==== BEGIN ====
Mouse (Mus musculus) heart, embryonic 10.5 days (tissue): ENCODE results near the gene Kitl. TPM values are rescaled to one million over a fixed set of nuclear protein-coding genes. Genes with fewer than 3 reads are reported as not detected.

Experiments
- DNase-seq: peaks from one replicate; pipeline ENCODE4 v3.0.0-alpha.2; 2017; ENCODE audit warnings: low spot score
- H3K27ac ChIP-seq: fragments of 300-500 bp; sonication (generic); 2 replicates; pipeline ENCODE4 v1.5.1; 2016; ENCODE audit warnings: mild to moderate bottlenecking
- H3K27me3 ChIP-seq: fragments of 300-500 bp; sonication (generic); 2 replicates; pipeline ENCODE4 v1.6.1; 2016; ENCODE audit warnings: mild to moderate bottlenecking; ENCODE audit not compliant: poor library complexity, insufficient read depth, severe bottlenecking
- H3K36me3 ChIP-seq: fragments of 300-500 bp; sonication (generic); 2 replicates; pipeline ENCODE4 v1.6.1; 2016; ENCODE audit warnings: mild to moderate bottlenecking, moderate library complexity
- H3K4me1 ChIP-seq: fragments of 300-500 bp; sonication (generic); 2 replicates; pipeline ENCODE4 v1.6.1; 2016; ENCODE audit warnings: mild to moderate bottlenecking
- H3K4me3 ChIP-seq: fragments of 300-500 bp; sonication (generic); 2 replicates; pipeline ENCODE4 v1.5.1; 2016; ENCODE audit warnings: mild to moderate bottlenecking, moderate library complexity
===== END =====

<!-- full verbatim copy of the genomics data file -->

Mouse (Mus musculus) heart, embryonic 10.5 days (tissue): ENCODE results near the gene Kitl. TPM values are rescaled to one million over a fixed set of nuclear protein-coding genes. Genes with fewer than 3 reads are reported as not detected.

Experiments
- DNase-seq: peaks from one replicate; pipeline ENCODE4 v3.0.0-alpha.2; 2017; ENCODE audit warnings: low spot score
- H3K27ac ChIP-seq: fragments of 300-500 bp; sonication (generic); 2 replicates; pipeline ENCODE4 v1.5.1; 2016; ENCODE audit warnings: mild to moderate bottlenecking
- H3K27me3 ChIP-seq: fragments of 300-500 bp; sonication (generic); 2 replicates; pipeline ENCODE4 v1.6.1; 2016; ENCODE audit warnings: mild to moderate bottlenecking; ENCODE audit not compliant: poor library complexity, insufficient read depth, severe bottlenecking
- H3K36me3 ChIP-seq: fragments of 300-500 bp; sonication (generic); 2 replicates; pipeline ENCODE4 v1.6.1; 2016; ENCODE audit warnings: mild to moderate bottlenecking, moderate library complexity
- H3K4me1 ChIP-seq: fragments of 300-500 bp; sonication (generic); 2 replicates; pipeline ENCODE4 v1.6.1; 2016; ENCODE audit warnings: mild to moderate bottlenecking
- H3K4me3 ChIP-seq: fragments of 300-500 bp; sonication (generic); 2 replicates; pipeline ENCODE4 v1.5.1; 2016; ENCODE audit warnings: mild to moderate bottlenecking, moderate library complexity